Over on my wing I pressed forwards with my cavalry to force a breakthrough on the flank. Phil was shifting infantry across to shore up his position should I prevail.

Chris had taken charge of the mah-jong box tile distribution.

The Fu Wang lead his reformed cavalry back in a charge on my Mongols. It held up my onslaught...

... but at the cost of his own life.

Meanwhile, Prince Li the Chung Wang was leading his men in pushing back my Mongols.

The Maio press in on the Fire Arms division. Ignore what appears to be a baguette and glass of wine in the background. I can assure you this game took place in England, not France.

My Tiger Men had been given a kicking by the Taiping sword and buckler men. So much so, in fact, I was forced to send a unit of Mongol horse to ride them down.

The first line of musketeers have taken a pasting from the rebels. Perhaps these gunpowder weapons from the West are not the future, after all?

Chris quickly points out to Richard what he has been doing wrong all this time.

Not withstanding Chris' taunts, Phil and Richard look pretty pleased with their progress.

Things suddenly aren't going well for me. Prince Li has broken one of my cavalry units, and my infantry have all suffered from musketry and jingal fire.

On Chris' flank one of his firearms yings turns and flees. The emperor will be displeased - if anyone deigns to tell him.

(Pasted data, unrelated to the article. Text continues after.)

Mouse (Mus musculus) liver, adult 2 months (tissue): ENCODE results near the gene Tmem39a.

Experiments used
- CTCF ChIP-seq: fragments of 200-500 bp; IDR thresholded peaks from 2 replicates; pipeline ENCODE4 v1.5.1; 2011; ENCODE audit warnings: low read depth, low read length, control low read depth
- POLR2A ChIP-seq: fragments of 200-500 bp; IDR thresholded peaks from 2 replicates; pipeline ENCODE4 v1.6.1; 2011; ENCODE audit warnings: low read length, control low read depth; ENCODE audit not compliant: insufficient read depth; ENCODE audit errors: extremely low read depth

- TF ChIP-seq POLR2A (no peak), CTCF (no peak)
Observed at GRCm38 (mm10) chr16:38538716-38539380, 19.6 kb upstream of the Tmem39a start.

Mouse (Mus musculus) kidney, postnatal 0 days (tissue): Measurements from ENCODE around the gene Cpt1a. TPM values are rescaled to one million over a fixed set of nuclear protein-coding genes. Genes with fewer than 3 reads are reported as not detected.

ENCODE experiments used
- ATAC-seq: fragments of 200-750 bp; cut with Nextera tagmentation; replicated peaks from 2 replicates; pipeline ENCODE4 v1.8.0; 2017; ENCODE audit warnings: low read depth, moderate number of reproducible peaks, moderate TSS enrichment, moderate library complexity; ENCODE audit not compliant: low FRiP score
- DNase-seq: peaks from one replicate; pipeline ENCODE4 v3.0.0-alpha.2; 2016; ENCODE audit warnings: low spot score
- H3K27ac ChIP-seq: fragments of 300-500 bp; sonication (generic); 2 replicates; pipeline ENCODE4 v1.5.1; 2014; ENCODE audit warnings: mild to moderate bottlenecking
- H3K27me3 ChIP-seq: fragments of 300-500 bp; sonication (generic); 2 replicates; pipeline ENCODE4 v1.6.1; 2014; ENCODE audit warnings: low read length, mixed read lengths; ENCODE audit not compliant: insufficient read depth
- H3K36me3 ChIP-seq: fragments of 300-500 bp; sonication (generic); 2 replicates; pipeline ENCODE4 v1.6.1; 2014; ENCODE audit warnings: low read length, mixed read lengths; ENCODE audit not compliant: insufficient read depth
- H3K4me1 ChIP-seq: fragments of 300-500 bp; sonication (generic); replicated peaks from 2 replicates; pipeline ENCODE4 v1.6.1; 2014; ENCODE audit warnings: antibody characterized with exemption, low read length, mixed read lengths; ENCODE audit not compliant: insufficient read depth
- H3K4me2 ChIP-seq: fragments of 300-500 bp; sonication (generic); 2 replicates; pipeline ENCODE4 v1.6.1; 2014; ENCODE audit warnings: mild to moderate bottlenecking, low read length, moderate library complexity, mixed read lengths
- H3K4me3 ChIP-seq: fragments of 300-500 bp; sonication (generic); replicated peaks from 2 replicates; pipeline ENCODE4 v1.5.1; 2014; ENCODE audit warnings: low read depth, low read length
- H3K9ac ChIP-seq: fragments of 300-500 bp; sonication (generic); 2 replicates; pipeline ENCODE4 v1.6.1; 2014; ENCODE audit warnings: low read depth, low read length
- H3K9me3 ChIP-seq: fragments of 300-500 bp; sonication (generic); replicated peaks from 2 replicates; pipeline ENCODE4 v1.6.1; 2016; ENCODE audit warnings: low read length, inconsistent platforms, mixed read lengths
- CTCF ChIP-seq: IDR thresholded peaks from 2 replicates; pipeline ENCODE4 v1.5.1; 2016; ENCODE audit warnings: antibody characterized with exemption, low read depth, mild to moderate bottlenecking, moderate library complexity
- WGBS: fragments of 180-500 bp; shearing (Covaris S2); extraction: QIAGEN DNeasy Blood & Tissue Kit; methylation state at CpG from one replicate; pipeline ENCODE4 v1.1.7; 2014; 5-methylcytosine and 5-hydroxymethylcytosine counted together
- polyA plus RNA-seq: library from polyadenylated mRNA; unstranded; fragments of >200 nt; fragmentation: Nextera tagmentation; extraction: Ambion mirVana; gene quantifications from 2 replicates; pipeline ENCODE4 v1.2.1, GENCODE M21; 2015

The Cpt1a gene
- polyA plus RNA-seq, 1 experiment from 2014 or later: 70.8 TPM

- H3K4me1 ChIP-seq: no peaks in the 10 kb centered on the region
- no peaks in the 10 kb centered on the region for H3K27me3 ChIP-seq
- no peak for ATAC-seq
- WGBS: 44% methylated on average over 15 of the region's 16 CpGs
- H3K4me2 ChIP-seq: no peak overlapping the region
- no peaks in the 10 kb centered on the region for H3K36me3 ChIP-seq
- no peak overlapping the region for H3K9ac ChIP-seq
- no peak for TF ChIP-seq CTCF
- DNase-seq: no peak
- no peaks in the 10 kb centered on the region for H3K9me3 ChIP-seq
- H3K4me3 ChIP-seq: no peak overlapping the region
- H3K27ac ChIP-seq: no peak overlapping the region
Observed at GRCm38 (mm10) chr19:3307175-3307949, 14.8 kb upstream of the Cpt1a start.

I do finally break a Taiping cavalry unit on my left, chasing them into the hills.

However, as you can see most of our stuff is now going backwards rather than forwards.

So, as our final unit of Tiger Men are chased off the table, it is clear that we have lost the day, and the Taiping Rebels surge on towards Peking.

A very satisfactory game and play test. It is true that we were all a bit rusty, and decision making was slower than normal. I was really rusty with the rules, despite my earlier solo game, but I think everyone ended up happy.

The massed, multiple units in squares worked well, and having less firepower than is normal when you have Western forces about made it a more close up and brutal game. Luckily for me the core system held up really well, and there were only some items of detail and clarification required. I had the full rule book on my tablet, but I have to say I prefer having a printed rule book when I need to look things up.

Enough of game one. What did Richard have for us?

Wednesday, 29 July 2020

Taiping on my own

I took some time out on Tuesday evening to do a solo run through of the latest "Taiping Era" iteration. Work on these has slowed recently as I've been working on the next publishing project for the Northamptonshire Battlefields Society, plus it has become increasingly clear to me that whilst I don't mind solo wargaming when I have a choice, I'm not mad keen when I don't. Still, I've been tweaking away at the rules, so I needed to put things on the table and see how it was all shaping up.